Intensive milk or milk replacer programs, also known as accelerated growth programs, enhanced growth programs, or perhaps most properly biologically appropriate feeding programs have had a great influence on bottle calf nutrition programs on U.S. dairies in the past 10 years.
Replacement heifers represent the future of the cow-calf operation. These females are the genetics behind the next generation of farm offspring. Efficient development is critical as raising a replacement heifer represents a significant asset that does not generate a return until the first calf is sold.
Periparturient hypocalcemia (milk fever) is a common condition of dairy cows with an annual incidence of 5 to 8%. Effective treatment and control programs for milk fever are therefore required for dairy cattle.
Salmonellosis has always been present within the US dairy and beef industries but has become an increasing problem on some dairies due to a variety of factors likely related to increasing herd size, production levels, and increased use of confinement housing.
In the words of H.D. Hoard, "... this is the Home of Mothers. Treat each cow as a Mother should be treated." We need to take this thought to heart as we think about how we should treat the new moms and moms-to-be on our dairy farms. These cows are at great risk due to the great physiologic, metabolic, and management changes they go through in a relatively short time period.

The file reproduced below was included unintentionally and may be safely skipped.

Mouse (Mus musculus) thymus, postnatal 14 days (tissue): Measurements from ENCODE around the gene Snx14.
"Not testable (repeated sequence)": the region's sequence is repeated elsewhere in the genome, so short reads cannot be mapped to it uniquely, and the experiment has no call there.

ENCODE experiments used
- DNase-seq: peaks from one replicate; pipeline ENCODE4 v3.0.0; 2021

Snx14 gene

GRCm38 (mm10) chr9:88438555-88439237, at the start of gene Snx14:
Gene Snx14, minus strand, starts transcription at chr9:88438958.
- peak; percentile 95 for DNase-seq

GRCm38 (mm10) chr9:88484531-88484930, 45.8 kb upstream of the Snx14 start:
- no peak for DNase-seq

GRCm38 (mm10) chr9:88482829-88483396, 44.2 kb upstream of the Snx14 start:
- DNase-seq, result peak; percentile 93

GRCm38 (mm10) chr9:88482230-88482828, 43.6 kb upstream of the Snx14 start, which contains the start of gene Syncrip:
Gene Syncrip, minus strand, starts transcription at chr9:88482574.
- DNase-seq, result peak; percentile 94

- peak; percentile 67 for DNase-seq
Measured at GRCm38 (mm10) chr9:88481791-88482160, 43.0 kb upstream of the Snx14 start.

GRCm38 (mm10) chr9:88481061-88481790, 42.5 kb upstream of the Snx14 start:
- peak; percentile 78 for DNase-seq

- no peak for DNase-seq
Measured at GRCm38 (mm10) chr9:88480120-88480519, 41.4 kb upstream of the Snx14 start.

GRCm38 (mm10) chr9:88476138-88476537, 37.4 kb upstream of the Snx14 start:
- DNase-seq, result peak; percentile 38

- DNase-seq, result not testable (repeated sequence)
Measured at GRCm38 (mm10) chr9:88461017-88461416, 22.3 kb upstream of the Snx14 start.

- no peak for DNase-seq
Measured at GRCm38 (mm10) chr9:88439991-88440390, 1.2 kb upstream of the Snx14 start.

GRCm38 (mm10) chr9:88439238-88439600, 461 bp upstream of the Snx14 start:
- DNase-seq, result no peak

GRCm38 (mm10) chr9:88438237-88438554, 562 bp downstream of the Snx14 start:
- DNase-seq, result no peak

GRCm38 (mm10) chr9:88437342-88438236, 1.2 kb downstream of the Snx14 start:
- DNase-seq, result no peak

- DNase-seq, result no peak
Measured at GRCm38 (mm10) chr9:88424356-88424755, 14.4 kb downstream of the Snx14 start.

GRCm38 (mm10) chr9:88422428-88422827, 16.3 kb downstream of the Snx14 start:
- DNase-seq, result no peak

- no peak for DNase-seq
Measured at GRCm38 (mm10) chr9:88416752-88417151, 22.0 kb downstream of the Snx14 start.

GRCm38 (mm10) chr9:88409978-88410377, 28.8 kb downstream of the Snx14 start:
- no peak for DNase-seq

Following the initial report of jejunal hemorrhage syndrome (JHS) in 1992 by Ruggles et al, the disease has subsequently been reported in dairy cows in the US, dairy and beef cows in Canada, dairy cows in Europe and dairy cows in the Middle East.
The heifer selection program is a vital aspect of a commercial cow-calf operation. Since replacement heifers represent the future potential of the herd, successful replacement programs are a high priority item requiring careful attention by the ranch manager.
Omphalophlebitis and arthritis are common diseases in calves from 0 to 90 days of age, being the 4th and 5th most common diagnoses in calves; omphalophlebitis, 0.06 cases per calf year of risk; arthritis, 0.024 cases per calf year of risk. The three most common calf hood diseases are diarrhea, respiratory disease, and ringworm.